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Vascular dementia

K Rygiel
Alzheimer's disease (AD) is a neurodegenerative disease, in which an accumulation of toxic amyloid beta in the brain precedes the emergence of clinical symptoms. AD spectrum consists of presymptomatic, early symptomatic, and symptomatic phase of dementia. At present, no pharmacotherapy exists to modify or reverse a course of AD, and only symptomatic treatments are available. Many elderly patients, diagnosed with multiple medical conditions (such as cardiovascular diseases, Type 2 diabetes mellitus, and cerebrovascular diseases) are at increased risk of the development of mild cognitive impairment (MCI), AD, and vascular dementia...
October 2016: Journal of Postgraduate Medicine
Kamille Abdool, Karan Seegobin, Kanterpersad Ramcharan, Adrian Alexander, Leandra Julien-Legen, Stanley Lawrence Giddings, Samuel Aboh, Fidel Rampersad
We report a case of a 46-year-old man presenting with a progressive cognitive decline, ataxic gait, urinary incontinence for 4 months and neuroimaging consistent with normal pressure hydrocephalus. The atypical presentation of a progressively worsening dysphasia and a right hemiparesis dismissed as a vascular event 1 month earlier associated with normal pressure hydrocephalus prompted further investigations confirming neurosyphilis also manifesting as dementia paralytica. Treatment using consensus guidelines led to resumption of activities of daily living...
September 30, 2016: Neurology International
M Florencia Iulita, Hélène Girouard
Hypertension and dementia are two of the most prevalent and damaging diseases associated with aging. Chronic hypertension, particularly during mid-life, is a strong risk factor for late-life cognitive decline and impairment. Hypertension is also the number one risk factor for stroke and a major contributor to the pathogenesis of vascular dementia and Alzheimer's disease. Despite the vast epidemiologic and mechanistic evidence linking hypertension to cognitive impairment, and the positive effects of blood pressure lowering on reducing the risk of post-stroke dementia, uncertainty remains about the benefit of antihypertensive medication on other forms of dementia...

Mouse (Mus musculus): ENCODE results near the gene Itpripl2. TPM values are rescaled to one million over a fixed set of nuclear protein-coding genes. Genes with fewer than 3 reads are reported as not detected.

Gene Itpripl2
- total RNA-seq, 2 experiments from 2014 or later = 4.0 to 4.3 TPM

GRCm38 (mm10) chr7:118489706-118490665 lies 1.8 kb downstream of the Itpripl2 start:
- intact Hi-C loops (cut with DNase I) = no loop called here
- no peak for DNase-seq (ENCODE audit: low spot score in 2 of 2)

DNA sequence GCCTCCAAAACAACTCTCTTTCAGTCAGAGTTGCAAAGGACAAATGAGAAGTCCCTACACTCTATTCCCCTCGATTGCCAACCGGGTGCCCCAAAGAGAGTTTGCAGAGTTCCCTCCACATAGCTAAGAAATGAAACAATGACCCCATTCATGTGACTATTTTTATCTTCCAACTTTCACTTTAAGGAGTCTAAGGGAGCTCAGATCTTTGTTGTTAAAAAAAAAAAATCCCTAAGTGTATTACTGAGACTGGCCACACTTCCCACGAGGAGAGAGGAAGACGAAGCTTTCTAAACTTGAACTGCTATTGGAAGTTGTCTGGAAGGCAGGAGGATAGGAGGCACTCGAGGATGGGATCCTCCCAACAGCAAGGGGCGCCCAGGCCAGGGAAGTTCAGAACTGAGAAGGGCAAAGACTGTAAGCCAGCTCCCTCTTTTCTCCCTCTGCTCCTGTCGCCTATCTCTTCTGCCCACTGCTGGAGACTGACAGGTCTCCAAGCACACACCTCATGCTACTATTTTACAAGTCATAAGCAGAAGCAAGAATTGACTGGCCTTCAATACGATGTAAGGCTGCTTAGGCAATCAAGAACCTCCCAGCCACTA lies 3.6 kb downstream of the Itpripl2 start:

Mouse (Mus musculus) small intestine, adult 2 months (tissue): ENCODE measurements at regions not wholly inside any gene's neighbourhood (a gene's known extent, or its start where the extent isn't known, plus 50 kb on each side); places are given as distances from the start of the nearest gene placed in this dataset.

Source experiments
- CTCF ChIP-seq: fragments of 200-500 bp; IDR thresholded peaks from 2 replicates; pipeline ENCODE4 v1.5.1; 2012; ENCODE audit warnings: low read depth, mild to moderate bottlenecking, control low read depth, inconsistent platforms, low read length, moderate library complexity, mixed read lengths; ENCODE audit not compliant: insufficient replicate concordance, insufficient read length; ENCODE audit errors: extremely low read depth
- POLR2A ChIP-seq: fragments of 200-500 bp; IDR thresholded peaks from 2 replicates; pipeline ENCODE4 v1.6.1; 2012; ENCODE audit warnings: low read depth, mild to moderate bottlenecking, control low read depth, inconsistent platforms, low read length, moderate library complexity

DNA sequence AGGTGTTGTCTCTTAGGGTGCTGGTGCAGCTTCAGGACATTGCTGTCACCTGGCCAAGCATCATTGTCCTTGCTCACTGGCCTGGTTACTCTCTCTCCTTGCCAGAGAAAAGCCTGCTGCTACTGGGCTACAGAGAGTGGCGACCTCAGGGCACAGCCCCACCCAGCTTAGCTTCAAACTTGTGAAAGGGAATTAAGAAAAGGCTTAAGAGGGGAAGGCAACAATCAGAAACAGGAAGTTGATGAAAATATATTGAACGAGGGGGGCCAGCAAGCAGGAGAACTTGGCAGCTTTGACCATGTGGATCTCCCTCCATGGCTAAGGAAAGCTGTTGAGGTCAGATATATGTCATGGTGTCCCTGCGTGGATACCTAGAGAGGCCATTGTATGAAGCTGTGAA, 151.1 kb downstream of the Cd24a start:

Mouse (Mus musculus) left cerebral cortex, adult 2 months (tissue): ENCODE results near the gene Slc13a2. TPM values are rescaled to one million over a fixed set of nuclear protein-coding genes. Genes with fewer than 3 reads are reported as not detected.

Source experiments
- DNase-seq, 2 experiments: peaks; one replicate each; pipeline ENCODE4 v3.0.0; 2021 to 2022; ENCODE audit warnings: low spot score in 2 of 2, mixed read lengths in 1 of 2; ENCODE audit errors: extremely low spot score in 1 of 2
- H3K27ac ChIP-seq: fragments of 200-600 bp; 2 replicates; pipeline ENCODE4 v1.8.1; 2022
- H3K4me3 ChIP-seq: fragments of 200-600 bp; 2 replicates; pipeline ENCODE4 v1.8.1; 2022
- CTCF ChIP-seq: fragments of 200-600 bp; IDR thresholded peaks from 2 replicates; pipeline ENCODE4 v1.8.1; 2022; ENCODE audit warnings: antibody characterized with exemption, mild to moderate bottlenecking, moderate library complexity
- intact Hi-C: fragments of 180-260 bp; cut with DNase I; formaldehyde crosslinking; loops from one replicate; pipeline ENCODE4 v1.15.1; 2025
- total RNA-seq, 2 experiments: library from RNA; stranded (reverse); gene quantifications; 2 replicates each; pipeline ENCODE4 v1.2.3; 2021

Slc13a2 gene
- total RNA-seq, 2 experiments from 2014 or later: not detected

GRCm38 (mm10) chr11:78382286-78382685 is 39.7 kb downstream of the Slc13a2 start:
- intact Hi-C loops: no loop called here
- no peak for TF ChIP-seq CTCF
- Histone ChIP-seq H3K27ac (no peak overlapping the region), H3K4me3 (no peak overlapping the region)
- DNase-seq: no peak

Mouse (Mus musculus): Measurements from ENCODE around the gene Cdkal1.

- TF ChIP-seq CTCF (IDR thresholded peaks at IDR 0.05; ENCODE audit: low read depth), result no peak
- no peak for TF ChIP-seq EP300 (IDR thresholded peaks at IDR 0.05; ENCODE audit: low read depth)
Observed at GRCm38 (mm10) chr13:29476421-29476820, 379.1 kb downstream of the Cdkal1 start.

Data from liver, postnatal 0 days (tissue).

October 19, 2016: Advances in Experimental Medicine and Biology
Seu Ping Guiraud, Ivan Montoliu, Laeticia Da Silva, Loïc Dayon, Antonio Núñez Galindo, John Corthésy, Martin Kussmann, Francois-Pierre Martin
The methionine cycle is a key pathway contributing to the regulation of human health, with well-established involvement in cardiovascular diseases and cognitive function. Changes in one-carbon cycle metabolites have also been associated with mild cognitive decline, vascular dementia, and Alzheimer's disease. Today, there is no single analytical method to monitor both metabolites and co-factors of the methionine cycle. To address this limitation, we here report for the first time a new method for the simultaneous quantitation of 17 metabolites in the methionine cycle, which are homocysteic acid, taurine, serine, cysteine, glycine, homocysteine, riboflavin, methionine, pyridoxine, cystathionine, pyridoxamine, S-adenosylhomocysteine, S-adenosylmethionine, betaine, choline, dimethylglycine, and 5-methyltetrahydrofolic acid...
October 18, 2016: Analytical and Bioanalytical Chemistry
Jeremy J Pruzin, Julie A Schneider, Ana W Capuano, Sue E Leurgans, Lisa L Barnes, Rexford S Ahima, Steven E Arnold, David A Bennett, Zoe Arvanitakis
We examined the relationship of diabetes and hemoglobin A1C (A1C) to 2 common causes of dementia. The study included 1228 subjects who underwent annual clinical evaluations and a brain autopsy at death, as part of a Rush longitudinal cohort study of aging. A total of 433 subjects had A1C data available. Neuropathologic evaluations documented the size and location of infarcts. Modified silver stain-based Alzheimer disease (AD) measures included global and regional scores. We used regression analyses to examine associations of diabetes and A1C with overall and regional neuropathology...
October 17, 2016: Alzheimer Disease and Associated Disorders
Akinori Higaki, Masaki Mogi, Jun Iwanami, Li-Juan Min, Hirotomo Nakaoka, Bao-Shuai Shan, Masayoshi Kukida, Toshihiro Yamauchi, Takafumi Okura, Jitsuo Higaki, Masatsugu Horiuchi
OBJECTIVE: Classical renin-angiotensin system (RAS) is mainly known as angiotensin (Ang) converting enzyme (ACE)/Ang II/Ang type 1 (AT1) receptor axis which induces various organ damages including cognitive decline. On the other hand, ACE2/Ang-(1-7)/Mas axis has been known to exert antagonistic actions against the classical RAS axis in cardiovascular system. However, the roles of ACE2/Ang-(1-7)/Mas axis in cognitive function remain to be elucidated. Here, we examined possible roles of ACE2/Ang-(1-7)/Mas axis in cognitive function in vascular dementia model...
September 2016: Journal of Hypertension
Yoshihiro Kokubo